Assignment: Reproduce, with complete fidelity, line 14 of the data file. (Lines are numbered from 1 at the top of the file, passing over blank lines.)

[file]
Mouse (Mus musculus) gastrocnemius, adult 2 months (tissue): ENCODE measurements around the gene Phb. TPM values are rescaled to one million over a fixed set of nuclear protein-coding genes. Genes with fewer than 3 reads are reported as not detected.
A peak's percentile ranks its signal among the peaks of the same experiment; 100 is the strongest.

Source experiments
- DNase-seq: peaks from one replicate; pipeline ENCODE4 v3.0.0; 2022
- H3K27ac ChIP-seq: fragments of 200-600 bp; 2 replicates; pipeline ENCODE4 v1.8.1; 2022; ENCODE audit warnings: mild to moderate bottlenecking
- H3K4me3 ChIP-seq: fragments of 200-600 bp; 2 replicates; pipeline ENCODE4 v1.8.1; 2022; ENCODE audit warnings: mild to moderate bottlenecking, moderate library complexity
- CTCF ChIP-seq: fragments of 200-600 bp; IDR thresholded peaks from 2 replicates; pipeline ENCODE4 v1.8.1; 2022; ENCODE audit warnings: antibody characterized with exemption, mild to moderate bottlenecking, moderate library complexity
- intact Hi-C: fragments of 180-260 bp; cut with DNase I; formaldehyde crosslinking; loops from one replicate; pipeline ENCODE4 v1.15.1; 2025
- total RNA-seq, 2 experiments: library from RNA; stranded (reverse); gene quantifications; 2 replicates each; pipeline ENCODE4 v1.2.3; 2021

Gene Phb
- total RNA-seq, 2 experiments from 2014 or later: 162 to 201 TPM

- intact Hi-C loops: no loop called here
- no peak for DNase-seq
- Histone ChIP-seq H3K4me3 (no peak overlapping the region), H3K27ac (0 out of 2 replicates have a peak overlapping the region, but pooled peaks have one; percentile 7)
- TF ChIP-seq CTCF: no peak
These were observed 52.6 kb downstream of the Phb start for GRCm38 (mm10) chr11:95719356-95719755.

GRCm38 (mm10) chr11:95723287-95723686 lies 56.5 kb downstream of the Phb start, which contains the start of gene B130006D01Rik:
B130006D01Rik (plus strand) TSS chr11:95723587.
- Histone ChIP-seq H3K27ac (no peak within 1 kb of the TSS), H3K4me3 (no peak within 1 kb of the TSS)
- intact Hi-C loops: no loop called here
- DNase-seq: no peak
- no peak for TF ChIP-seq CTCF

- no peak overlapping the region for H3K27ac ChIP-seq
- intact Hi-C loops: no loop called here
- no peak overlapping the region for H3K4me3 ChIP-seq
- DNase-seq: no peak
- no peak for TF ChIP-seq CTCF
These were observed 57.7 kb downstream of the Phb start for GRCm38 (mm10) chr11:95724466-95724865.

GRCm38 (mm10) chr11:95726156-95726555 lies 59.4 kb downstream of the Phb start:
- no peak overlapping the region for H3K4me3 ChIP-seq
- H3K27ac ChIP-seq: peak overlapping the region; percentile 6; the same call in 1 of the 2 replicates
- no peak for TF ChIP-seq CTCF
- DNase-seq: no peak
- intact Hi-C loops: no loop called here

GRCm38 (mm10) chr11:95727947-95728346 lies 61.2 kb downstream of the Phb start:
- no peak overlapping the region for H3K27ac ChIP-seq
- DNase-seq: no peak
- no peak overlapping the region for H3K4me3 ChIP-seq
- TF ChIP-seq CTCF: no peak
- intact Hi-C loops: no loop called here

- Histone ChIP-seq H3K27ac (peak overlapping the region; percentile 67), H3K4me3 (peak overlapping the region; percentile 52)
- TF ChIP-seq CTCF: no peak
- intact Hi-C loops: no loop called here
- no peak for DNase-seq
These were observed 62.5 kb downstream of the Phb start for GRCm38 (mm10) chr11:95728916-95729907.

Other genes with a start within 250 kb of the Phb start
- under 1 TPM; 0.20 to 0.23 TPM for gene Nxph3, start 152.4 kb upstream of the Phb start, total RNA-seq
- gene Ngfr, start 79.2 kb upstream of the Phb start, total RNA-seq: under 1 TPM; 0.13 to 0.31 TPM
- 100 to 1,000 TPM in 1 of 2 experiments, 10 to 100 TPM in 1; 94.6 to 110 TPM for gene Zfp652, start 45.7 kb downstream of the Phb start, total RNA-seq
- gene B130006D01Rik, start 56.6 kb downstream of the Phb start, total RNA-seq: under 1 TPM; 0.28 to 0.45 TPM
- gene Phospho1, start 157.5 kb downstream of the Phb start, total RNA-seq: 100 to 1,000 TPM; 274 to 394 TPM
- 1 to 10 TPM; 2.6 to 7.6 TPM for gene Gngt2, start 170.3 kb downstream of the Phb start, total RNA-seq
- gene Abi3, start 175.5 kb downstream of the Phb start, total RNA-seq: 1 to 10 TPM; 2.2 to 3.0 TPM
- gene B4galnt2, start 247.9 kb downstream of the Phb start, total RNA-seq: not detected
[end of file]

- Histone ChIP-seq H3K4me3 (no peak overlapping the region), H3K27ac (0 out of 2 replicates have a peak overlapping the region, but pooled peaks have one; percentile 7)